The Washington Post

Mountain lion sighting rumored in SE D.C.

Unproven reports of a mountain lion sighting in Southeast Washington spread across a neighborhood listserv, city officials’ e-mails and Twitter late Wednesday night.

The Twitter account for Mayor Vincent C. Gray’s Office of Neighborhood Engagement tweeted a warning at 7:52 p.m. for the Penn Branch area of Southeast: “DANGER — PUBLIC SAFETY ALERT MOUNTAIN LION SPOTTED 3600 BLOCK OF HIGHWOOD DR SE.”

However, after repeated phone calls, it appeared that on-duty officials from D.C. police, Emergency Management, city Animal Control and the Washington Humane Society who were called Wednesday night had no personal knowledge of any such sightings.

A D.C. police spokesman said officials received calls from media outlets earlier Wednesday asking about the possible presence of a mountain lion, but police had not confirmed any sightings by 11 p.m.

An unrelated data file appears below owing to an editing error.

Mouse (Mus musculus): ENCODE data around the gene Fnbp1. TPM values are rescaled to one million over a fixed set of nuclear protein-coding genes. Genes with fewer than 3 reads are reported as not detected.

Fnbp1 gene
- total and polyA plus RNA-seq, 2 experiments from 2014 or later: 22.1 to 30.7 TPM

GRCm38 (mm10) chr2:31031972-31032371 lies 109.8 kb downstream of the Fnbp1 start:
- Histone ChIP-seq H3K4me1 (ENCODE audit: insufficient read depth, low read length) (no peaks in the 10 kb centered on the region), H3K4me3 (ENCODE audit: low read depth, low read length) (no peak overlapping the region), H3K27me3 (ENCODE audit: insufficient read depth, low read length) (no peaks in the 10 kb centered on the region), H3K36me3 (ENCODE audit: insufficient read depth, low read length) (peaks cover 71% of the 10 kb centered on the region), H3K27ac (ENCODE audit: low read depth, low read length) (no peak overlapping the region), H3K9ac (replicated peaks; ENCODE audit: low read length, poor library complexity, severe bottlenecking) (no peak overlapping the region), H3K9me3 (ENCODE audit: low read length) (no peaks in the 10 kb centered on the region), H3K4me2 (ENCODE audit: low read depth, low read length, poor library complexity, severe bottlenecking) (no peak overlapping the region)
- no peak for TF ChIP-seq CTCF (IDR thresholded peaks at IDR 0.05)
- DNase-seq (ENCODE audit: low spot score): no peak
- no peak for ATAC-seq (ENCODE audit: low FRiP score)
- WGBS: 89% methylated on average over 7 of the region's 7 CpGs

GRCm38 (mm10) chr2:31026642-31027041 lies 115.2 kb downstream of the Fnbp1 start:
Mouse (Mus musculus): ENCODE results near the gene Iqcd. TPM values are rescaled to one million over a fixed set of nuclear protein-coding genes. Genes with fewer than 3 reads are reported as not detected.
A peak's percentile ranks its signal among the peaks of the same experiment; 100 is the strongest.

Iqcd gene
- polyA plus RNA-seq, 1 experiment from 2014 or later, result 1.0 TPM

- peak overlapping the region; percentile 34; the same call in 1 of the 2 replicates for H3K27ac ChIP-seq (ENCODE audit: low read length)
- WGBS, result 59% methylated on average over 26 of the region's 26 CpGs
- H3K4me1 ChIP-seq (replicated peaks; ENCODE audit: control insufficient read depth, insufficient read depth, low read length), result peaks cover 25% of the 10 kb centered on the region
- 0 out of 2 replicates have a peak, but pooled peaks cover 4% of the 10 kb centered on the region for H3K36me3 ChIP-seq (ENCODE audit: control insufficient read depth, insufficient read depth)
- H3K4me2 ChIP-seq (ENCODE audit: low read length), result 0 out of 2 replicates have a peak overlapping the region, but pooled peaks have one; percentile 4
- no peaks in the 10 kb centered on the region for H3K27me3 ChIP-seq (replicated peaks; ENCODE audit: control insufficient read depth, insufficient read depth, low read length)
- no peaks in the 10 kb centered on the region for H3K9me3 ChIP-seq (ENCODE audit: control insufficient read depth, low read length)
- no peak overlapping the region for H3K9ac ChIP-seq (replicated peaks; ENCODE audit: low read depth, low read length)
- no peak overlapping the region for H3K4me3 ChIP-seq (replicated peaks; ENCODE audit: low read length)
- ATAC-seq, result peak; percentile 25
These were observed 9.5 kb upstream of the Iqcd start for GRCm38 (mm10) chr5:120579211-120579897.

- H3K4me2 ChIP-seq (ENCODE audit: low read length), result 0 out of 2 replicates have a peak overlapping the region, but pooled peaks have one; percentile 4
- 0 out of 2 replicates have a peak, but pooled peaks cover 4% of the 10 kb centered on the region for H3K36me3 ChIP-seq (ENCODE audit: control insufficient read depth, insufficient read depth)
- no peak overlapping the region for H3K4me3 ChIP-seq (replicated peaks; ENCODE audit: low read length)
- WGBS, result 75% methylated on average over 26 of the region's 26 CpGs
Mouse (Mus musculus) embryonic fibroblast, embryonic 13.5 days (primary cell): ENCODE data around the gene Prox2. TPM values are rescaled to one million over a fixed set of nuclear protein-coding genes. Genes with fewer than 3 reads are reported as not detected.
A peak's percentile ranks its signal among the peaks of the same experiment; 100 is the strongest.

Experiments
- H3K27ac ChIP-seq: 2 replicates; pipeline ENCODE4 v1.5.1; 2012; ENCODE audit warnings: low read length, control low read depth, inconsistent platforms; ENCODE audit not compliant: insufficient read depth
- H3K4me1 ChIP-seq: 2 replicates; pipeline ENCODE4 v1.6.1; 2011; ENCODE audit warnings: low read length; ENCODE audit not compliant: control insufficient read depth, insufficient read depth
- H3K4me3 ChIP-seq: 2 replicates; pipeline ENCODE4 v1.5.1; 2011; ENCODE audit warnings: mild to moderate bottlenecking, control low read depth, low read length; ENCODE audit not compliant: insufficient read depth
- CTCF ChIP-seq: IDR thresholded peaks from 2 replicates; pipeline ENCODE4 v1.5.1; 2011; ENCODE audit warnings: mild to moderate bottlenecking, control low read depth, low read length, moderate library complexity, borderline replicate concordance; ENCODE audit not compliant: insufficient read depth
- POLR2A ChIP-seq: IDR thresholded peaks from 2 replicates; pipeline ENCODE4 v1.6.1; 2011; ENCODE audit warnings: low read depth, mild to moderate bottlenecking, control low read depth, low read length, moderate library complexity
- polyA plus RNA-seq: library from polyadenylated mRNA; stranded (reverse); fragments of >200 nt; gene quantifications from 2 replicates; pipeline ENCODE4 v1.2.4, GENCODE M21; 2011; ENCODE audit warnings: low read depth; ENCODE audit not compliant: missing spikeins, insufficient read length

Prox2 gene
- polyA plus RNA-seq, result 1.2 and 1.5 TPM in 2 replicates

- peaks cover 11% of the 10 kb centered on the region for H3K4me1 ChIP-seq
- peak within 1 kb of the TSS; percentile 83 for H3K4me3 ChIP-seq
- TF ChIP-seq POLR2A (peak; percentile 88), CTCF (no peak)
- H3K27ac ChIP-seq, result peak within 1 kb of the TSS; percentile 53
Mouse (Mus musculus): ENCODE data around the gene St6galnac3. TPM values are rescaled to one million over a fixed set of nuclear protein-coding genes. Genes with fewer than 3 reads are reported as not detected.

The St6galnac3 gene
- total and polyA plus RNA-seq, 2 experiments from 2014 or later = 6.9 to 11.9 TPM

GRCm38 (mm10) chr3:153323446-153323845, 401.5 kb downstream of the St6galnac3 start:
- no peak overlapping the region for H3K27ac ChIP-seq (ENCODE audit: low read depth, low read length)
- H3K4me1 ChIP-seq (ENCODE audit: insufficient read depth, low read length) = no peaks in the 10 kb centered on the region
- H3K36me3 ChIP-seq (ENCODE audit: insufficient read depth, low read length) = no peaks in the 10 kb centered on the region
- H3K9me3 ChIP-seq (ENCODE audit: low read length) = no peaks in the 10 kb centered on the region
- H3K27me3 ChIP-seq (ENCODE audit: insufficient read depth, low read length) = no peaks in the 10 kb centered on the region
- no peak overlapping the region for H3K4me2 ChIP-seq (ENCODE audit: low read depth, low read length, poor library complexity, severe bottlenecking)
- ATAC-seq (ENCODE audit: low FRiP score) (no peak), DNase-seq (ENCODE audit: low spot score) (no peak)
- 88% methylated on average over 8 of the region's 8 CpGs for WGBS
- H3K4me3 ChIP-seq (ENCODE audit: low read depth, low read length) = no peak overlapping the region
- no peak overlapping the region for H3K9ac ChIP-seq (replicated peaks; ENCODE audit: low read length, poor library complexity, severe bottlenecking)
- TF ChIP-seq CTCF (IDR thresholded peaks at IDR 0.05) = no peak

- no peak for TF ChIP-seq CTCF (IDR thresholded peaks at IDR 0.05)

The predators are known for stalking and killing deer, moose and even cows -- and they live in habitats from northern Canada to South America, as well as in many parts of the United States. The neighborhood where the wild cat was allegedly seen in Southeast is near Fort Dupont Park, and has large undeveloped tracts of land. Deer are known to live in the area.

An e-mail apparently from a community member was forwarded to a D.C. council member and police officials, warning neighbors to stay indoors. The e-mail claimed that a mountain lion had been spotted inback of a neighbors’ home. The message was then forwarded on to several other city officials.

Emails for response were not immediately returned late Wednesday night by the city’s emergency management agency.

Clarence Williams is the night police reporter for The Washington Post and has spent the better part of 13 years standing next to crime scene tape, riding in police cars or waking officials in the middle of night to gather information about breaking news in and around Washington.

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